After brushing off her filthy boots with an even filthier boot brush left outside for that one purpose, Freida stepped into the mudroom and kicked them off. After hanging up her coat, she slid back into the kitchen, deftly placing the basket gently onto the table mid-slide.
“Perhaps you should become a ballerina, Freida,” her father said, smiling behind the coffee cup stalled between his lips and the table.
She frowned. “Oh, Papa! Don’t make fun. You know we don’t have any teachers in the village…even if I did want to learn.” Freida also knew her parents did not have money for such luxuries as private lessons for anything, and certainly not for something like ballet. But even as she said it, she felt an ache inside.
“Little One,” her father said, smiling —still calling her thisat her age—as he put down his cup. He got up, walked over to his daughter, and placed his large, gnarled hands on her shoulders. Looking her square in the face, he continued, “I wasn’t kidding or making fun. Your mother and I have eyes in our heads. And we use them, too! We see the joy and wonder that fills your pretty face whenever you dance. And you know that our little farm doesn’t provide for much more than just what we need, with a wee extra, once in a while. However,” he said, gently squeezing her shoulders with his knobby fingers, “I always want you to dream your dreams. Do not let them go! You may not see all of them fulfilled, it is true. Those times can be difficult. But, my darling, you are certain to not ever reach a dream you abandon.”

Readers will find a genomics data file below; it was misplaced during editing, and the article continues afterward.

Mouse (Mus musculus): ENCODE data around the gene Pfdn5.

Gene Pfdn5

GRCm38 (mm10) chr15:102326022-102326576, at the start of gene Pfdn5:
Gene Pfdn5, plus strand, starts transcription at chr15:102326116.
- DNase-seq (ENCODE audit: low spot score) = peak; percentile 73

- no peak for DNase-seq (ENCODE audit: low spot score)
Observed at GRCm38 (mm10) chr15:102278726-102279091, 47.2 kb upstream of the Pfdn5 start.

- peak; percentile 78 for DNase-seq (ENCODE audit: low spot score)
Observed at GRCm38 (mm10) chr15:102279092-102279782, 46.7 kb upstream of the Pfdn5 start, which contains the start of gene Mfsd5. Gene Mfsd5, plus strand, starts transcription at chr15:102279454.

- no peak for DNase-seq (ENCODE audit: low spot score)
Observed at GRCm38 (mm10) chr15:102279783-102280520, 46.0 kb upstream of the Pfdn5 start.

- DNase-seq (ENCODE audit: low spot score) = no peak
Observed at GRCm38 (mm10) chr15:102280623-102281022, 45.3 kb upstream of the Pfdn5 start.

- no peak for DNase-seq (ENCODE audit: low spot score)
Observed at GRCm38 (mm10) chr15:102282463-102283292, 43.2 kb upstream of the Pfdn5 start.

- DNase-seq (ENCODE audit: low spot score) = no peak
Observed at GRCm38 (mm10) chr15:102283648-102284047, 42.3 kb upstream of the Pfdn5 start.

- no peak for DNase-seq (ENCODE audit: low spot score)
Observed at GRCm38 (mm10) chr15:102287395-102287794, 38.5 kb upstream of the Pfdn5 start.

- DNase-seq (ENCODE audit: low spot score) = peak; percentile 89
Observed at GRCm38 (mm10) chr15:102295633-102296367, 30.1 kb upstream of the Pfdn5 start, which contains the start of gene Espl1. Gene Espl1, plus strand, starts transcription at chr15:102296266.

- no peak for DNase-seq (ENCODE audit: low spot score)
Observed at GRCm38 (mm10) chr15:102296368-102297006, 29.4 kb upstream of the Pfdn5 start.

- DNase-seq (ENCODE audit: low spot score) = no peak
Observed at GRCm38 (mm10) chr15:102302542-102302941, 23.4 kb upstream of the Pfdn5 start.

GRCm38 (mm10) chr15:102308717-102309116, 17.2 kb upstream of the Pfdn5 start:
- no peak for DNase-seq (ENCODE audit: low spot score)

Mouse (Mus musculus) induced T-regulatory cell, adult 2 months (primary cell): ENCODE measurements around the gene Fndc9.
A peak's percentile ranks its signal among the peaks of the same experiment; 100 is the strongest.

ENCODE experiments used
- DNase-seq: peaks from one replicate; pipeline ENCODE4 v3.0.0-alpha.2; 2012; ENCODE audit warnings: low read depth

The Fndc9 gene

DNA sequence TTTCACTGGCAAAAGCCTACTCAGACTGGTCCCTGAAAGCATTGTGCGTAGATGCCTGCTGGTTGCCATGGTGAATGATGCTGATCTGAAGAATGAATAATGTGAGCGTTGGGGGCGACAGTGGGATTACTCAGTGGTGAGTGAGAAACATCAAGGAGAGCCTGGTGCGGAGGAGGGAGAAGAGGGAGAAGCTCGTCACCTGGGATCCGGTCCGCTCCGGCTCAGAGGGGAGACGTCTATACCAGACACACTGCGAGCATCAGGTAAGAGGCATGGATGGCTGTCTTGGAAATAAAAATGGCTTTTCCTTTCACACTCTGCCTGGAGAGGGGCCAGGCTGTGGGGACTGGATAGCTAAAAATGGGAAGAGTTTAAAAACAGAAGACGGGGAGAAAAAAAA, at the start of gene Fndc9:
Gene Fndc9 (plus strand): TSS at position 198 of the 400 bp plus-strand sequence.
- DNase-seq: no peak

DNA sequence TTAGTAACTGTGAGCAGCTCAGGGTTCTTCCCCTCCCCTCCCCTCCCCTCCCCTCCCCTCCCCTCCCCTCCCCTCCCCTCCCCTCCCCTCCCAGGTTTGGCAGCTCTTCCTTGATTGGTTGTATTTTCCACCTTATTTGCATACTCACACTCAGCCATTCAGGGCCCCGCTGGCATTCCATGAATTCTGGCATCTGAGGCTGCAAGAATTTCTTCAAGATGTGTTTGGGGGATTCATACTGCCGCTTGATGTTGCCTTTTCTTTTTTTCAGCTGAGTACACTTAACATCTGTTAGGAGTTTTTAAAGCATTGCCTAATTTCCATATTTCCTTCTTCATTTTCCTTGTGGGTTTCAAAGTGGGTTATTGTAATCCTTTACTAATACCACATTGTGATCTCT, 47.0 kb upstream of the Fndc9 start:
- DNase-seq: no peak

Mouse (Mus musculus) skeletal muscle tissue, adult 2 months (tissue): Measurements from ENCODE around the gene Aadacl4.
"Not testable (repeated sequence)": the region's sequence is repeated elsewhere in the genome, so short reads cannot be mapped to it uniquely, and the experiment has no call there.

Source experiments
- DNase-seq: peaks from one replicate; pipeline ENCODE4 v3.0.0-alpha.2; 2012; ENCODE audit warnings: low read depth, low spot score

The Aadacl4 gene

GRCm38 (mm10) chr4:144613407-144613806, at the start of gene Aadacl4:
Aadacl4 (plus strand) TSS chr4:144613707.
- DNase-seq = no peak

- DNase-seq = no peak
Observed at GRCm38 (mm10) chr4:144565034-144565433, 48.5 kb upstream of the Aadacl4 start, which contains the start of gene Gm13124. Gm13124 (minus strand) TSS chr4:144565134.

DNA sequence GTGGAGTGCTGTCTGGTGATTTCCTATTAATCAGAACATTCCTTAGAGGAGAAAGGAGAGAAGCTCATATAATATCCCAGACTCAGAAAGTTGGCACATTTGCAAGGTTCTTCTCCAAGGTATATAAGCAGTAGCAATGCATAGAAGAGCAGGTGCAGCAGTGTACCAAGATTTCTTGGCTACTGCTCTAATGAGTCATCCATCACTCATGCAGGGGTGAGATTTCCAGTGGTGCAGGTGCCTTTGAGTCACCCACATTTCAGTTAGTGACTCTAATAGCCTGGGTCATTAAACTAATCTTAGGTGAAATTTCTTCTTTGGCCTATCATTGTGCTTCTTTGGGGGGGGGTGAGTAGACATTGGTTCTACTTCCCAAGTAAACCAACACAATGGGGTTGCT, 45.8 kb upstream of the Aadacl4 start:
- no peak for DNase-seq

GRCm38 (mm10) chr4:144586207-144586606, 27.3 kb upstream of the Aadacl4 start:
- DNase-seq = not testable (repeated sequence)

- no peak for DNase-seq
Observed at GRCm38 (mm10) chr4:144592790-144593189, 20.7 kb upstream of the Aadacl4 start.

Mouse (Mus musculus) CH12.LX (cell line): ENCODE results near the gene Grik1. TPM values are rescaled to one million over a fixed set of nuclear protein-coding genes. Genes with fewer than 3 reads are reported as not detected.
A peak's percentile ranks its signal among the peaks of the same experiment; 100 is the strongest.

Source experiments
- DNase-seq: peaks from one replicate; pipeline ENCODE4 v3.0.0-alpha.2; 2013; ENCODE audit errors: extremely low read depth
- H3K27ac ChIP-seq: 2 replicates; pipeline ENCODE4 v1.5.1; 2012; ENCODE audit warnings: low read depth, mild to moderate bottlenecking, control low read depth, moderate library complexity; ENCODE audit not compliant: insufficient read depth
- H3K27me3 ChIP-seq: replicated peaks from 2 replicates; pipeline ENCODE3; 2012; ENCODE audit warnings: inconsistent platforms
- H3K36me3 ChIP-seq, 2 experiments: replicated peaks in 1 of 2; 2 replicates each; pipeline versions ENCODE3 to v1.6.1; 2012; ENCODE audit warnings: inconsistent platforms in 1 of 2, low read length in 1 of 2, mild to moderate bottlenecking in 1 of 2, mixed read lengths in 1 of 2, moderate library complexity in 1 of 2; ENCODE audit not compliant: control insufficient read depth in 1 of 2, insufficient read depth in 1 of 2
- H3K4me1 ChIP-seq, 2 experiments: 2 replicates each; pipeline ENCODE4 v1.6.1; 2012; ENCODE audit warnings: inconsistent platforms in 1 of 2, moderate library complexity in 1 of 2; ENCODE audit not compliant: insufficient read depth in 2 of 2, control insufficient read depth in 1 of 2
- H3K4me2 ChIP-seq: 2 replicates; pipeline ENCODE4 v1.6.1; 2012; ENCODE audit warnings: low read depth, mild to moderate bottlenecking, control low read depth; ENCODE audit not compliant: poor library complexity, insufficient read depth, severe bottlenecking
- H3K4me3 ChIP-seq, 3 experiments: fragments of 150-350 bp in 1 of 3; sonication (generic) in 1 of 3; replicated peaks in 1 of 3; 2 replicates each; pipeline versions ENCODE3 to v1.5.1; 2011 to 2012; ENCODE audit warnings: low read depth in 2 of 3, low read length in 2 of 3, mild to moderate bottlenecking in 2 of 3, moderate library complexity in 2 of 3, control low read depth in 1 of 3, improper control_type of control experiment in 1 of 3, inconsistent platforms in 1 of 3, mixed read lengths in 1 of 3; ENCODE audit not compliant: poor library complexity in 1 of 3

Just over her father’s left shoulder, Freida saw her mother dabbing a kerchief to her eyes. She must have heard the whole thing.
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